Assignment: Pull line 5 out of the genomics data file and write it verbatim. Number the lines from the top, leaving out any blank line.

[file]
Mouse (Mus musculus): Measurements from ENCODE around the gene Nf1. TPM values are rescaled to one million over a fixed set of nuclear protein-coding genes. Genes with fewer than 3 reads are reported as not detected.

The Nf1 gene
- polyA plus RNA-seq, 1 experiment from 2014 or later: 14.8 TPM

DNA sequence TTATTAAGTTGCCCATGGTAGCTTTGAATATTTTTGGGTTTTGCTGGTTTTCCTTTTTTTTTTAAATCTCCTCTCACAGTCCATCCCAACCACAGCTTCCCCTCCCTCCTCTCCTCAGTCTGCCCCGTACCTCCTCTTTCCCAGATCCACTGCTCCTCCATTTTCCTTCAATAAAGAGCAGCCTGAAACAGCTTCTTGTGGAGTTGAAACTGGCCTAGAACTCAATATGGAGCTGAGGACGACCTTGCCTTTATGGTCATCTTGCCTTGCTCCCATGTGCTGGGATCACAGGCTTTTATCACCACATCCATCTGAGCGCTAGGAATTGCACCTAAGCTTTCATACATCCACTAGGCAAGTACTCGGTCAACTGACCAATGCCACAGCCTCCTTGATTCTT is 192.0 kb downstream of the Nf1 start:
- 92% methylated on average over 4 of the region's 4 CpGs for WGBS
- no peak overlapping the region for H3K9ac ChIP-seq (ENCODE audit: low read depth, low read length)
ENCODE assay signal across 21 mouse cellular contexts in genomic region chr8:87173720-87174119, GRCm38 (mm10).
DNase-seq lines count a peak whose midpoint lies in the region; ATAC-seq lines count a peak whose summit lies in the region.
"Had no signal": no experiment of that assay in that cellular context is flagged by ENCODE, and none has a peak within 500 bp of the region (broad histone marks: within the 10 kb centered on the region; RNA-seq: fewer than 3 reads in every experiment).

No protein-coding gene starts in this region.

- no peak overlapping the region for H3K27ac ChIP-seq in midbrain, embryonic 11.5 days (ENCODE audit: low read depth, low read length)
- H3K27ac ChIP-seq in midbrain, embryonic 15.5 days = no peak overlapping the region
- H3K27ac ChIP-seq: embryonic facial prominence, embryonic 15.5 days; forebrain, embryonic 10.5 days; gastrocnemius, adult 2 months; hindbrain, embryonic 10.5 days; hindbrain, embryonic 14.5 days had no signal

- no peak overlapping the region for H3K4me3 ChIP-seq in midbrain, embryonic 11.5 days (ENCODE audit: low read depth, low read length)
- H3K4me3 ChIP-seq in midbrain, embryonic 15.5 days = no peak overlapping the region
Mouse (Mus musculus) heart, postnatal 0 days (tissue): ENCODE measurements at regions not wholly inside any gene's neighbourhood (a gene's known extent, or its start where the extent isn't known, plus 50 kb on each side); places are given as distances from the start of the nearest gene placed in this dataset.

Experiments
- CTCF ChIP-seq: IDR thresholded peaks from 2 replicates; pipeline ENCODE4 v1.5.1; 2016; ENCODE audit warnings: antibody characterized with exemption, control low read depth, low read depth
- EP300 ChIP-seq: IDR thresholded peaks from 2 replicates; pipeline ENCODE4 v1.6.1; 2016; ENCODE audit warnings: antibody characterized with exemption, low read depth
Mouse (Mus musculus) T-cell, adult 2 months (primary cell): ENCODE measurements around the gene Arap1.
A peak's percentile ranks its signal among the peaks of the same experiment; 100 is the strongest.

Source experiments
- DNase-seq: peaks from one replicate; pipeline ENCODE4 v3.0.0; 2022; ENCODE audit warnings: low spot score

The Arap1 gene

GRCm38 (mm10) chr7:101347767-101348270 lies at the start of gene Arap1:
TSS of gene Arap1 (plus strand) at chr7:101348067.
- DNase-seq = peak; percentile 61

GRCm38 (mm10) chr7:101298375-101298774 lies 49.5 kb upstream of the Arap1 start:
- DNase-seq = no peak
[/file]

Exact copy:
- 92% methylated on average over 4 of the region's 4 CpGs for WGBS